Friday, May 27, 2011

Supreme Court Upholds Arizona Immigration Law; Senator Delph is Vindicated

Yesterday the United States Supreme Court in Chamber of Commerce v. Whiting, found 5-3 that the Arizona immigration law was not prohibited by federal immigration legislation.  For all those critics who were certain the law was unconstitutional, Sen. Mike Delph, author of the Indiana immigration bill, has been vindicated. 

Ironically only the day before, the American Civil Liberties Union filed a  constitutional challenge to Sen. Delph's bill.  The Indiana Law Blog has links to the complaint as well as other documents related to that filing.

State Senator Mike Delph
Let me be the first to say I don't agree with Senator Mike Delph's immigration bill, especially as it was originally introduced.  I have enough experience with immigration law to know the system is horribly broken. While I am all for better enforcement of immigration laws, I believe any enforcement crackdown needs to be pursued within the context of comprehensive immigration reform.

Having said that, I did not agree with those opponents to Delph's bill who were absolutely certain that states were barred from passing laws on immigration.

The Constitution contains a list of matters that Congress can legislate on.  Most of those matters are outlined in Article I, Section 8, the so-called enumerated powers.  Any law passed by Congress is is supposed to relate to a specific power granted to the federal government by the Constitution..

State power works just the opposite.  Unless there is a provision in the U.S. (or state) Constitution, denying certain power to the state, the state can exercise that power and pass a law on the subject. 

If you sketch out these two concepts, you'll find an area where the federal and state governments have overlapping power.  In that area, states can still pass laws, but the validity of those laws is governed by the Supremacy Clause.  The issue of immigration falls within that area of overlapping powers.

In reviewing the impact of the Supremacy Clause, the first thing you look at is whether the federal government has "preempted" the area.  "Preemption" is a fancy word that means that the federal government has completely taken over the area and no state legislation on the subject will be allowed.  Preemption is determined by looking at the legislative intent of Congress as well as the pervasiveness of the regulation.  An example of an area that has been preempted by the federal government is the regulation of the airline industry.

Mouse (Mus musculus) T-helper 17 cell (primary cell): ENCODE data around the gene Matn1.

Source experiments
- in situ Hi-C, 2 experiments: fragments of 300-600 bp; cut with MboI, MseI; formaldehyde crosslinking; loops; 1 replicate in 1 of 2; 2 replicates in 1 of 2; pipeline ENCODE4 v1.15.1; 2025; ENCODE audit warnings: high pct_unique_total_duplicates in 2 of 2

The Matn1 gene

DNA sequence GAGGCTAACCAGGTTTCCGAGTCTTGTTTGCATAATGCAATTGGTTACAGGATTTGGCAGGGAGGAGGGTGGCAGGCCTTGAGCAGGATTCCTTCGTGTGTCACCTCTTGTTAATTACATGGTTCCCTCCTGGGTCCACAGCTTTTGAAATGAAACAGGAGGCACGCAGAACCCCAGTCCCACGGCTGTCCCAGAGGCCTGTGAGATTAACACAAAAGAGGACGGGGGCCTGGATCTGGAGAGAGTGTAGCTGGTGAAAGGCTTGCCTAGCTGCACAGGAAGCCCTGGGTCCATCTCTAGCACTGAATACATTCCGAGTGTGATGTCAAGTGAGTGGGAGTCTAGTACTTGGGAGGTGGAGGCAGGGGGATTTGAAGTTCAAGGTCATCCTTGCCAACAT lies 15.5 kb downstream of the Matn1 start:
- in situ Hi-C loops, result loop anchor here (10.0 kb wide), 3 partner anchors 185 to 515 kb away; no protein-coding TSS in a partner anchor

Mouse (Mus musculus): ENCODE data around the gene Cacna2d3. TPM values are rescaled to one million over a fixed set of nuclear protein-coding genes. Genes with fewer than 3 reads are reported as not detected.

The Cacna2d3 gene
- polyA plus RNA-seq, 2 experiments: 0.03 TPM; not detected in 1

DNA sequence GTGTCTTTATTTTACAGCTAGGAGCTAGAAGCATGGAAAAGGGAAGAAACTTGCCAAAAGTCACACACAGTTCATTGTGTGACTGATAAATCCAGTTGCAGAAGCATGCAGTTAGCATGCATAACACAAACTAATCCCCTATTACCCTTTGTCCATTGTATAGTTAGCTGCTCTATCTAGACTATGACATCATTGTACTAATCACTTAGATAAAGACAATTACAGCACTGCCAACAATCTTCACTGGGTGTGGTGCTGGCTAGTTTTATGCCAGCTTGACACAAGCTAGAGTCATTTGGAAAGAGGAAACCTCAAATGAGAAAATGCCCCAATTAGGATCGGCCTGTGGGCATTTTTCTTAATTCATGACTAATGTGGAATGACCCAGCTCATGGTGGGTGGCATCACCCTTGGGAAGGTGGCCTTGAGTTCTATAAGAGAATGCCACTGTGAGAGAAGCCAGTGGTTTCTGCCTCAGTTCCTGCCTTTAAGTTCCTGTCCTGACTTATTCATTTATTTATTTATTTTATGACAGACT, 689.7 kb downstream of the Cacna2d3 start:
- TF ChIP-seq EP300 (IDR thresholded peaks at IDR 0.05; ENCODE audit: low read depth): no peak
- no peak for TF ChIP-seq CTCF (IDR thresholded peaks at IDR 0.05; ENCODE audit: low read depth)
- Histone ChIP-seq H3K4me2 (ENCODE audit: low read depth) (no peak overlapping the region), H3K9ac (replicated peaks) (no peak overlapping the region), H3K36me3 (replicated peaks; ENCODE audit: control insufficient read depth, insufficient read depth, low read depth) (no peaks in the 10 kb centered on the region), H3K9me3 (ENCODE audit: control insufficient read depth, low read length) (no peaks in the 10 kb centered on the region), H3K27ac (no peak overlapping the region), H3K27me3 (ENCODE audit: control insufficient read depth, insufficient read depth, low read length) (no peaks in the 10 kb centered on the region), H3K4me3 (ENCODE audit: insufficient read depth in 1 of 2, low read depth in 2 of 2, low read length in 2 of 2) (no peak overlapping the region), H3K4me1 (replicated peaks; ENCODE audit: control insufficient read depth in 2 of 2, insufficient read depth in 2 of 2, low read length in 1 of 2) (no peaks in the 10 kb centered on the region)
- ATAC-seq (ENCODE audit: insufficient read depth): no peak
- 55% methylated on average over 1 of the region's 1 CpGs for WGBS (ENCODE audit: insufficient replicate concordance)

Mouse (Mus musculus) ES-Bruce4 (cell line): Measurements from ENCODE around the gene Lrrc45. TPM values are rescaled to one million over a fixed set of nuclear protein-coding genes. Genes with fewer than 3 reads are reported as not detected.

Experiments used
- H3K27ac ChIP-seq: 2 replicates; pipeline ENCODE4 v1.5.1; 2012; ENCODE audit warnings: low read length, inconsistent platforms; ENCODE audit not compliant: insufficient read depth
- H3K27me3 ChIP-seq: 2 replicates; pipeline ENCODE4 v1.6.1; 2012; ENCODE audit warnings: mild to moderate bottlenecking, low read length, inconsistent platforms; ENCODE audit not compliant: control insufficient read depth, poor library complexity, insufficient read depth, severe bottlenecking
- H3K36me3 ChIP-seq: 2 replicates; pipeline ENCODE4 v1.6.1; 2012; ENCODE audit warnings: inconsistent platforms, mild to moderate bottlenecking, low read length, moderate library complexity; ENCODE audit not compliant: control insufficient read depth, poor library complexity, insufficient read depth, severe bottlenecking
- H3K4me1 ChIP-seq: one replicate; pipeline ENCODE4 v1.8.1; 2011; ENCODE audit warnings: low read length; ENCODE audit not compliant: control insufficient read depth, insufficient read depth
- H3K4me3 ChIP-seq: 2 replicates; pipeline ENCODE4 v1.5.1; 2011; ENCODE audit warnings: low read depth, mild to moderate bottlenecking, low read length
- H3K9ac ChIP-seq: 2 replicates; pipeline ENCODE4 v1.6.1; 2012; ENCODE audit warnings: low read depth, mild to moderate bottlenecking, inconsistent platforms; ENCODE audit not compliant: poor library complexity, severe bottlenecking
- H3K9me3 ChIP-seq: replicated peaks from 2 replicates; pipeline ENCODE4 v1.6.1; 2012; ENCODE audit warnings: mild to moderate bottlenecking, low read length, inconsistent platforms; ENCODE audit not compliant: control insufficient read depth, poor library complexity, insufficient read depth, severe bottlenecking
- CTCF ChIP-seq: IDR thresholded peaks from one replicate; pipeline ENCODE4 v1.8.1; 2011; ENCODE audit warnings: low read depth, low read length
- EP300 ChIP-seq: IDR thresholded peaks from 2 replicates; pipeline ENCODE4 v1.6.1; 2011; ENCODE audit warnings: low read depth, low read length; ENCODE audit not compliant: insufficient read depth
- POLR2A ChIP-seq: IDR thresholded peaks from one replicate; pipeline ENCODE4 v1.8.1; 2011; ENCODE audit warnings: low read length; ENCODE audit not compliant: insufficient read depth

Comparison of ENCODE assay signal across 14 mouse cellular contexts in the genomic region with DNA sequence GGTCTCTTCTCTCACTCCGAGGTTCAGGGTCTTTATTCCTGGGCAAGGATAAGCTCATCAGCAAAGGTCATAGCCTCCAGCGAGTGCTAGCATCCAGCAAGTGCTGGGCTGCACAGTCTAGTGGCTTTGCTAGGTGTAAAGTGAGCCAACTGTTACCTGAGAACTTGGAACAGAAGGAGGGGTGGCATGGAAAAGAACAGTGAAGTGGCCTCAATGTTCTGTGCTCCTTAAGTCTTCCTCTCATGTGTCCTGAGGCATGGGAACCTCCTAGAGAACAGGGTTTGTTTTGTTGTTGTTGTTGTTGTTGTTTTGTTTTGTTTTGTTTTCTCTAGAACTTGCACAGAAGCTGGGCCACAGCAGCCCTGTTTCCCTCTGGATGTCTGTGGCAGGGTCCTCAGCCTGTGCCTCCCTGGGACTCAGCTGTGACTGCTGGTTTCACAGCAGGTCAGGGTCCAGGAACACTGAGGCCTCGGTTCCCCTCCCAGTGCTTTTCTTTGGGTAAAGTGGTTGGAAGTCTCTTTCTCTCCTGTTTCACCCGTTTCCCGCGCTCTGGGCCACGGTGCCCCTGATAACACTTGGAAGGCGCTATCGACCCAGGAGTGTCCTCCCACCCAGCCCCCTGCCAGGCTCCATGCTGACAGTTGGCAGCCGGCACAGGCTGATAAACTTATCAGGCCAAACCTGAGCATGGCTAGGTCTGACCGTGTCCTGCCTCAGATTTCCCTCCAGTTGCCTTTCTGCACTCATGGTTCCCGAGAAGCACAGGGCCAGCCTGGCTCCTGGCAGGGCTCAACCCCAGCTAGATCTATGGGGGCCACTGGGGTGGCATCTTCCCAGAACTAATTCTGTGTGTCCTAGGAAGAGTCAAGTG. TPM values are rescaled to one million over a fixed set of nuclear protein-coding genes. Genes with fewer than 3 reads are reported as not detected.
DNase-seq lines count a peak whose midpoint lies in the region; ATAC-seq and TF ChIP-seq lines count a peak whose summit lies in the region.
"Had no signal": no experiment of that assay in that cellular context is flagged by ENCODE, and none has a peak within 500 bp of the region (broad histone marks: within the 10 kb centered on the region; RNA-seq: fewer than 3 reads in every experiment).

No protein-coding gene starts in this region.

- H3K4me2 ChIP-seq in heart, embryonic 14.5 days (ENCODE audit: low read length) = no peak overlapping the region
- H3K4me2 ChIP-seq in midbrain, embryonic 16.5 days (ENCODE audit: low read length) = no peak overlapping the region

Even if the federal government is not determined to "preempt" the area the state law still might not be valid.  The issue in this analysis is whether the specific state law conflicts with federal law on the same subject.

These are the issues the United States Supreme Court was wrestling with in Chamber of Commerce v. Whiting.  Those who were certain that it was a slam dunk issue, that only the federal government can legislate on immigration, well that was never the case at all.    One can question whether Delph's bill is good policy, but almost certainly, after Whiting, they can't say it is unconstitutional.


Nicolas Martin said...

The court has also favored involuntary sterilization. That doesn't make Delph any less odious.

foretell said...

The case of the more controversial Arizona statute, concerning police stops, is still in the pipeline.

Cato said...

Paul, since when is a Supreme Court opinion "vindication" of anything?

American courts are not repositories of rectitude. They make no appeal to philosophy, logic or foundational questions of right and wrong. Their "opinions" are frequently reprehensible and loudly scorned.

Is Zoeller vindicated because the Indiana Supreme Court recently erased the foundational compact between citizen and state?

All that can be said of Delph or the winning side in any case is that the court took his or their side.

Cato said...

"Unless there is a provision in the U.S. (or state) Constitution, denying certain power to the state, the state can exercise that power and pass a law on the subject."

Paul, simply, bullshit. In order for any government to act, it has to have a preexisting grant of authority from the citizens and not be barred from the action by the Natural Law. Governments do not come into existence with all possible powers, only limited by charter. The reverse is so profoundly true, unless we risk sanctioning a totalitarian state.

Merely because no barrier has been erected is not a permission for a government, any government, to act.

Government, any government, is only empowered to do what the people have permitted it. Bluntly, no permission, no action.

You need to dwell a bit on who is truly sovereign, the citizen or the state.

"Governments derive their powers from the consent of the governed." As a professor of politics, I trust you know the author.